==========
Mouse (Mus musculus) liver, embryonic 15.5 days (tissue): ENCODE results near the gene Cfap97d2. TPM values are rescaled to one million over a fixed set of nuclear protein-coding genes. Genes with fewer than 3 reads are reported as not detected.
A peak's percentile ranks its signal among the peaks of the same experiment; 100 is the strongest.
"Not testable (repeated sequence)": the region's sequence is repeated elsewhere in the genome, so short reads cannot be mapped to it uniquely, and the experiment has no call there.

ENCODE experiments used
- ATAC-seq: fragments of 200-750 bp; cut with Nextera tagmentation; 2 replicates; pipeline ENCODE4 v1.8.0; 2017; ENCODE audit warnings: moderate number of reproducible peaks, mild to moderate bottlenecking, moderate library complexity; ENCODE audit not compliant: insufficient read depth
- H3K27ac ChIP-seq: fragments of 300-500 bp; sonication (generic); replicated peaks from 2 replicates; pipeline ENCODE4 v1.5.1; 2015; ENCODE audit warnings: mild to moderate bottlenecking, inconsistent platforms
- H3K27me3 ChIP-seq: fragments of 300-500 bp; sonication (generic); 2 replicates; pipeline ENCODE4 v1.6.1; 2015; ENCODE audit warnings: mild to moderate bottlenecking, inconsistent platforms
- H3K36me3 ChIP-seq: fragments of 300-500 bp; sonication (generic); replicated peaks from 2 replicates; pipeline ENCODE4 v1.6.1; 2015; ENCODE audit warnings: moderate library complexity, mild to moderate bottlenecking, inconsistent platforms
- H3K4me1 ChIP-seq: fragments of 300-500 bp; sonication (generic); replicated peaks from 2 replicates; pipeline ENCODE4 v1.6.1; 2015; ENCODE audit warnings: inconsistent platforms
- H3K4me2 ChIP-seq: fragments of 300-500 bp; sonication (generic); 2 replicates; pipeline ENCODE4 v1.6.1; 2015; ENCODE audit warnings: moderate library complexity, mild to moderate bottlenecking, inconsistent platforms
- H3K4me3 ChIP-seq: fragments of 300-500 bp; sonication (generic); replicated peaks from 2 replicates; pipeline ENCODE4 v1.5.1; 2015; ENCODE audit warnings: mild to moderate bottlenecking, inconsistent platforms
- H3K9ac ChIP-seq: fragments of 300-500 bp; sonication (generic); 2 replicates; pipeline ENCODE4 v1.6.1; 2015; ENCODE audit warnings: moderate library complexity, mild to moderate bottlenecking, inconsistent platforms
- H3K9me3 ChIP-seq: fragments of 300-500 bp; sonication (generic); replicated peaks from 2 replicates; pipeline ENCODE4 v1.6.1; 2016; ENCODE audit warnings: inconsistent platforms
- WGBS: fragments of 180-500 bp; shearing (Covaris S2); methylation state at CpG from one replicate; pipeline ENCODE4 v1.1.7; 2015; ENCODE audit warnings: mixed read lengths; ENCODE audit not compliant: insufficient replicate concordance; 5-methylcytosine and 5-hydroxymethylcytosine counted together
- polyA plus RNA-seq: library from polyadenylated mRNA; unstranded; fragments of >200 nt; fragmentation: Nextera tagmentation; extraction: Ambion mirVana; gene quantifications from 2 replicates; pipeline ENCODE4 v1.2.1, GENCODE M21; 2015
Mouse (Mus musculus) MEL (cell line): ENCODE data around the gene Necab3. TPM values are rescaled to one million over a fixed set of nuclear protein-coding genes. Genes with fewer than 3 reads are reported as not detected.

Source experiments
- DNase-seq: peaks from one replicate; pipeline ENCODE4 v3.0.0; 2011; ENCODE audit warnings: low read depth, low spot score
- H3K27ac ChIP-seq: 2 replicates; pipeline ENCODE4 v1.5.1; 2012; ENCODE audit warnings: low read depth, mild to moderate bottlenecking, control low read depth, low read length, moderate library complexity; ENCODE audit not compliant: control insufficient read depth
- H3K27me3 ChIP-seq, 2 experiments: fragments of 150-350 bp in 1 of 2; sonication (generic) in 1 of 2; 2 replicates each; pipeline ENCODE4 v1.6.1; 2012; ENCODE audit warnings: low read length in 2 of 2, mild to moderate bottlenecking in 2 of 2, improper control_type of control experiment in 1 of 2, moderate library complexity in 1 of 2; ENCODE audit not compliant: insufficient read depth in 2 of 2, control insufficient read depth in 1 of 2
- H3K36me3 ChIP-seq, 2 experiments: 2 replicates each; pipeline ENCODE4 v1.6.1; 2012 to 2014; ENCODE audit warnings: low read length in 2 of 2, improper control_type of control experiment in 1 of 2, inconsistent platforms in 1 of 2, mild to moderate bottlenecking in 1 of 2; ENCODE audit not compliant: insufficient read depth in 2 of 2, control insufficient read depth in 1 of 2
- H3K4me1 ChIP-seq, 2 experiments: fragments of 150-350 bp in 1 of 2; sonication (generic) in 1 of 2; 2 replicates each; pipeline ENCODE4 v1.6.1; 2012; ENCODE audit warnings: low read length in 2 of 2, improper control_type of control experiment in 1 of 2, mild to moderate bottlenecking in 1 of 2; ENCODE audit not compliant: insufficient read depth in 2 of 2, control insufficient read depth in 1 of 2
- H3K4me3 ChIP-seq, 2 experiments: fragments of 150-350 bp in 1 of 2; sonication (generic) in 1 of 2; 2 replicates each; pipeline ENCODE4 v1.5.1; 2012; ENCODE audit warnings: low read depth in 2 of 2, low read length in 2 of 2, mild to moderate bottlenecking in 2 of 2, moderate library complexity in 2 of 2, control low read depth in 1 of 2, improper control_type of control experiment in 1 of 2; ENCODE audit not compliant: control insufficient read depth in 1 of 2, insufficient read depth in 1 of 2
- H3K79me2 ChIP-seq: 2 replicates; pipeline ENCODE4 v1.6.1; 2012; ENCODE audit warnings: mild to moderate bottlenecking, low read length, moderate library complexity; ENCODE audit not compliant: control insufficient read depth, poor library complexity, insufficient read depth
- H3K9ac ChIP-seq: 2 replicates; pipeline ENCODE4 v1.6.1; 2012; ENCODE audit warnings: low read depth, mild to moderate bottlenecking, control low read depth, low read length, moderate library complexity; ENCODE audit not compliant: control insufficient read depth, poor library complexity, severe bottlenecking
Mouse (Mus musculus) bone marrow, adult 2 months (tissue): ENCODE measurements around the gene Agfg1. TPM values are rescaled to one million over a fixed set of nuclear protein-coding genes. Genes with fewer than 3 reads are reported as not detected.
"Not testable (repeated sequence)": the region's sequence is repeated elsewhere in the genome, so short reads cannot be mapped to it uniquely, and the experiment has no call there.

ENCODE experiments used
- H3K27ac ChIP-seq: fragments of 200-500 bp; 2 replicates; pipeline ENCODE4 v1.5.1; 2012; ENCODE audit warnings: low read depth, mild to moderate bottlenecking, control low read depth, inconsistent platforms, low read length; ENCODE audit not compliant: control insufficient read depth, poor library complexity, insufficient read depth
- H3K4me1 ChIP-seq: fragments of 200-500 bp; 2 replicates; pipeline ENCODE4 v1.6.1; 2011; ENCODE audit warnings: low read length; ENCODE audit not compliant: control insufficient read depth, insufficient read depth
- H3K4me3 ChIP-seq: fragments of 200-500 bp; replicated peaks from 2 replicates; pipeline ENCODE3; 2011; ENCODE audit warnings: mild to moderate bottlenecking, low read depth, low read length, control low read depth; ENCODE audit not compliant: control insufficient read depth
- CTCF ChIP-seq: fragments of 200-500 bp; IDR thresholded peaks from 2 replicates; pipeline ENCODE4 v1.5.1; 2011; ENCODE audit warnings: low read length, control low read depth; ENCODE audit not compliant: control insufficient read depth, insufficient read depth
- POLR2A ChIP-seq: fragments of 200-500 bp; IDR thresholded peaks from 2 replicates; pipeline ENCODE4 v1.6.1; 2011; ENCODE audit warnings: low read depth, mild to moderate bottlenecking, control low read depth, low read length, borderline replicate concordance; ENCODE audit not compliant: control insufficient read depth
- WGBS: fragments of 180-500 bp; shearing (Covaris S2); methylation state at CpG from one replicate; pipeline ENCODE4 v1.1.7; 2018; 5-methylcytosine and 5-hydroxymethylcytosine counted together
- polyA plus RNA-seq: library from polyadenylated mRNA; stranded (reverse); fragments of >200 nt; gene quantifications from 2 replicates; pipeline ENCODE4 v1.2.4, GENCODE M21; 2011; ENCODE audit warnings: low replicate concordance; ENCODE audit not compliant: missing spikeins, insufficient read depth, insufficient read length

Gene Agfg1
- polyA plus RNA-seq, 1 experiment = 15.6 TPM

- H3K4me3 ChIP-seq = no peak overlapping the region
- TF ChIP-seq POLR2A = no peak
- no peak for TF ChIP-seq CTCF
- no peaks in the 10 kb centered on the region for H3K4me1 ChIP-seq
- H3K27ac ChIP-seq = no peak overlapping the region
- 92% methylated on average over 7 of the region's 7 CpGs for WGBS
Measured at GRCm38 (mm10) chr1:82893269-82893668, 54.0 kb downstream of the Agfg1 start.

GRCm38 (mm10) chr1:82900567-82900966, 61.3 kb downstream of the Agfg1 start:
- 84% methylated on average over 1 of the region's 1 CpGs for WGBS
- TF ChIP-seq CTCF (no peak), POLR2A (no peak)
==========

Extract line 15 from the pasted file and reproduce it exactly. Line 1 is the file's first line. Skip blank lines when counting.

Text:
- polyA plus RNA-seq: library from polyadenylated mRNA; unstranded; fragments of >200 nt; fragmentation: Nextera tagmentation; extraction: Ambion mirVana; gene quantifications from 2 replicates; pipeline ENCODE4 v1.2.1, GENCODE M21; 2015